Config advice -- desktop AND laptop?

Discussion in 'Buying Tips and Advice' started by pufnstuf, Jun 16, 2007.

  1. pufnstuf macrumors demi-god

    Joined:
    Jun 16, 2007
    #1
    Hi everyone, longtime lurker and firsttime poster. :)

    I'm a PC user and looking to switch. Photography is a major hobby of mine, I run Photoshop today and am planning to upgrade to CS3. Additionally, I'm an IT dude and run VMWare at home to play with various OSs. General wordprocessing, internet, and listening to MP3s round out my computer usage, no games.

    Based on wanting a nice big monitor for Photoshop and decent RAM and HD space for that and VMWare, I was figuring the 24" iMac with maxed out RAM and an external HD is a suitable machine (mac pro seemed like overkill and a bit too expensive). I don't have a huge rush and can wait for a hardware refresh, so was planning to see if anything is announced with Leopard in October.

    Additionally, I was interested in getting some sort of laptop to take to coffee shops, travelling to see the inlaws, use in the yard or on the couch, etc. Since the iMac would be the main machine, this would just be for internet and maybe light word processing.

    And, hopefully, connecting remotely back to the iMac if I wanted to work on photos or VMWare guests.

    So, this boils down to a few questions I'd love some advice on:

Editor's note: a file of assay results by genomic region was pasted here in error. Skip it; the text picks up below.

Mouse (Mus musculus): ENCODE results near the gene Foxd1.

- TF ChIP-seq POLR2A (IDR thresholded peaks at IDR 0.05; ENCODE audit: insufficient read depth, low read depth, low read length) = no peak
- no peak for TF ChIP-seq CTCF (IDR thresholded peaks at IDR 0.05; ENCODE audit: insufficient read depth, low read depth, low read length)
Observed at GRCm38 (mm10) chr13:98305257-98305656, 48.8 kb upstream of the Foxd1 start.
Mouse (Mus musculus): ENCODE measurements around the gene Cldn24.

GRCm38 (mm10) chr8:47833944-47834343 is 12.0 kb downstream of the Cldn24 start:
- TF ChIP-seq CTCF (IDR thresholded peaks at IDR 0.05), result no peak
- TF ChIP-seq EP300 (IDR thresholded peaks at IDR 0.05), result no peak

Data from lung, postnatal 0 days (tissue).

1. Does the iMac sound like the right sort of machine for my primary use?
    2. Is the idea of using a lower-end laptop to connect via the internet to the iMac and "work" from there feasible? Is software for this available?
    3. What type of laptop (macbook? ibook?) would you recommend? I'd prefer something with a warranty.
    4. Any big things I'm not considering, you think I should be?

    Thanks so much!

    Adam
     
  2. mkrishnan Moderator emeritus

    mkrishnan

    Joined:
    Jan 9, 2004
    Location:
    Grand Rapids, MI, USA
    #2
    I'll mostly defer on this, but I think it sounds like a very sensible computer for this purpose. I think you may want to also figure out if you want to budget for new external storage... like a big firewire/USB drive that you can backup to.

    Both Windows and OS X have built-in servers for remote connectivity that are fairly easy to configure. The client for Windows remote connectivity comes with Microsoft Office or can be downloaded from Microsoft's Apple site (mactopia.com). It's excellent. The client for OS X is not free, but there are some good free alternatives such as "Chicken of the VNC" (link). I think you may possibly have to put the serving computer (i.e. the iMac) into the DMZ of the router, but I'm not 100% sure. As far as I know, there's nothing special you need in terms of firewall access on incoming ports to run the clients (so you can run the clients from behind pretty much any firewall).

    As for whether you'll *like* it... understand that these remote connection products have to send all the graphics over in essentially a "dumb" fashion. My experience is primarily remote connecting to a Windows 2003 computer from a Mac, but basically, this is what I've seen: speed is usable for basic office applications over a reasonably good cable internet connection (with the server somewhere else on the internet...i.e. from my home to my university). Speed is NOT what I consider usable for video, audio, or serious graphics manipulation. I hope that helps?